Today is Labor Day, the day, according to our colleague, E.J. Dionne, “set aside to honor the American working class.” But we looked far and wide and found few events focused on the labor movement. Yes, there’s an abundance of fairs, but the lone tribute to workers that we could find is the 56th annual Newtown Labor Day parade, which is, not surprisingly, drawing politicians from across the state.
At one point in our history, the day was so much more than just the end of summer. Working families came together for picnics, local labor leaders gave speeches and, according to the U.S. Labor Department website, the day served as “a yearly national tribute to the contributions workers have made to the strength, prosperity, and well-being of our country.”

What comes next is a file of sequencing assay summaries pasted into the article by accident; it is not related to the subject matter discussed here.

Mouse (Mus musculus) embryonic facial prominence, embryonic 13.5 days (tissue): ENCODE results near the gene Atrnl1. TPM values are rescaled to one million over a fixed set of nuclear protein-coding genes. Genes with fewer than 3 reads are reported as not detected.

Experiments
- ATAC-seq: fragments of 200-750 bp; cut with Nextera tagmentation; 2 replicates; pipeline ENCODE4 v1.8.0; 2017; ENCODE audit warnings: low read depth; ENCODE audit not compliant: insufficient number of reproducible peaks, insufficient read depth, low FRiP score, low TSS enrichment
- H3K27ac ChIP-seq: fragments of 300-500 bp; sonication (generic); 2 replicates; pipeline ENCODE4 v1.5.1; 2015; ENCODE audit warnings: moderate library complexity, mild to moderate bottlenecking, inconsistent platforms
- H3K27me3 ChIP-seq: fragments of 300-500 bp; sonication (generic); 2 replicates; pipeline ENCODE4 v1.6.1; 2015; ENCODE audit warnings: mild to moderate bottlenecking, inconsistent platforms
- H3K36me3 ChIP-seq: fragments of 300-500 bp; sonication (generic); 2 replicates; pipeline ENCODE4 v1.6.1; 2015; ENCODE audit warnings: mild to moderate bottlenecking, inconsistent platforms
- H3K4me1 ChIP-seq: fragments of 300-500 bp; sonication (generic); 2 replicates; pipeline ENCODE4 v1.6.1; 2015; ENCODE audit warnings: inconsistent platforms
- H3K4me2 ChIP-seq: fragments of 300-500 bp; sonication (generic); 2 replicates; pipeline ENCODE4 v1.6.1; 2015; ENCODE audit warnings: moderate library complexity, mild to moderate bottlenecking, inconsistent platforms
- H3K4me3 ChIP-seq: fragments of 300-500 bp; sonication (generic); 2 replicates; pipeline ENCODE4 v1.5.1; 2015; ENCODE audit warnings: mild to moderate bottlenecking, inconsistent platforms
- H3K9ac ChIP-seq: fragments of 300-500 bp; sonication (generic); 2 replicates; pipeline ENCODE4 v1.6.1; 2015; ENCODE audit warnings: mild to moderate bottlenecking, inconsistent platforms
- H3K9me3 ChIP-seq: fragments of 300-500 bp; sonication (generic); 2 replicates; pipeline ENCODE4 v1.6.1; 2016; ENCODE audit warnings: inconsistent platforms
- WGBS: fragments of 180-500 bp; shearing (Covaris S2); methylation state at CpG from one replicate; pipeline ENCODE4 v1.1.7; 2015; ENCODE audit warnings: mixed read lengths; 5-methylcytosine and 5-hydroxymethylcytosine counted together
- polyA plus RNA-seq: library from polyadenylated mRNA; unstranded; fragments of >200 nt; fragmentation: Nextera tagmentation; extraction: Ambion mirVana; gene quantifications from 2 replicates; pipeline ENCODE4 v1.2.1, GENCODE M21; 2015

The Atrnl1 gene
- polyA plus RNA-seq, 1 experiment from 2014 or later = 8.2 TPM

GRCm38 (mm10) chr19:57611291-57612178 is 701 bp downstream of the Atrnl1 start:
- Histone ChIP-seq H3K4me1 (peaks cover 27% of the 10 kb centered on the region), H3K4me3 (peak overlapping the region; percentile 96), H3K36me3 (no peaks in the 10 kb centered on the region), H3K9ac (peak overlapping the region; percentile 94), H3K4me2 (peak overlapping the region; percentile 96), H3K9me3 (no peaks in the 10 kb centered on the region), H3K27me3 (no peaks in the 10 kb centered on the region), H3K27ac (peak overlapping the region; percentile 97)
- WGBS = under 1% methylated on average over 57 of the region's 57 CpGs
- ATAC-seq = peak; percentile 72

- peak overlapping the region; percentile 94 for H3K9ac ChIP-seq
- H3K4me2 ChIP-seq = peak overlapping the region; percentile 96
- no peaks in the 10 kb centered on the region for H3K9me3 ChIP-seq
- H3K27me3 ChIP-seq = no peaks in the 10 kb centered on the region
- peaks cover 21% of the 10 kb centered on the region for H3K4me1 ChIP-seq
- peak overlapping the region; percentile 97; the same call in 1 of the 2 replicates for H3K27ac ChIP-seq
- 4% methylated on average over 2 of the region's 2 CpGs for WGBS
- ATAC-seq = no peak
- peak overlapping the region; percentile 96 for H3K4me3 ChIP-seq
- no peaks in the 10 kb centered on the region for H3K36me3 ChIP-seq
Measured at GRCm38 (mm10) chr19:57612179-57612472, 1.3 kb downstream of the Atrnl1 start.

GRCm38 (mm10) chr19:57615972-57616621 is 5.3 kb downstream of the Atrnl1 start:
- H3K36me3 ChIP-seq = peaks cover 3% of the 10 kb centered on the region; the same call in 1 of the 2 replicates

Today, it’s left to the pundits (see today’s editorial pages) and activists who hope to shape change at a time when the power of labor unions has all but disappeared, except in the government sector.
There are many reasons for the decline in “organized” labor, ranging from mechanization (the process of changing from working largely or exclusively by hand or with animals to doing that work with machinery), the passage of legislation that changed the balance of power between bosses and unions, and changes in demographics and culture.
That said, we should still pause today to recognize the ongoing efforts of so many whose hard work keeps our country economically strong and our cities and towns a great place to live.
And, if you’re nostalgic for “the old days,” weather forecasters say today will be a great day for a picnic!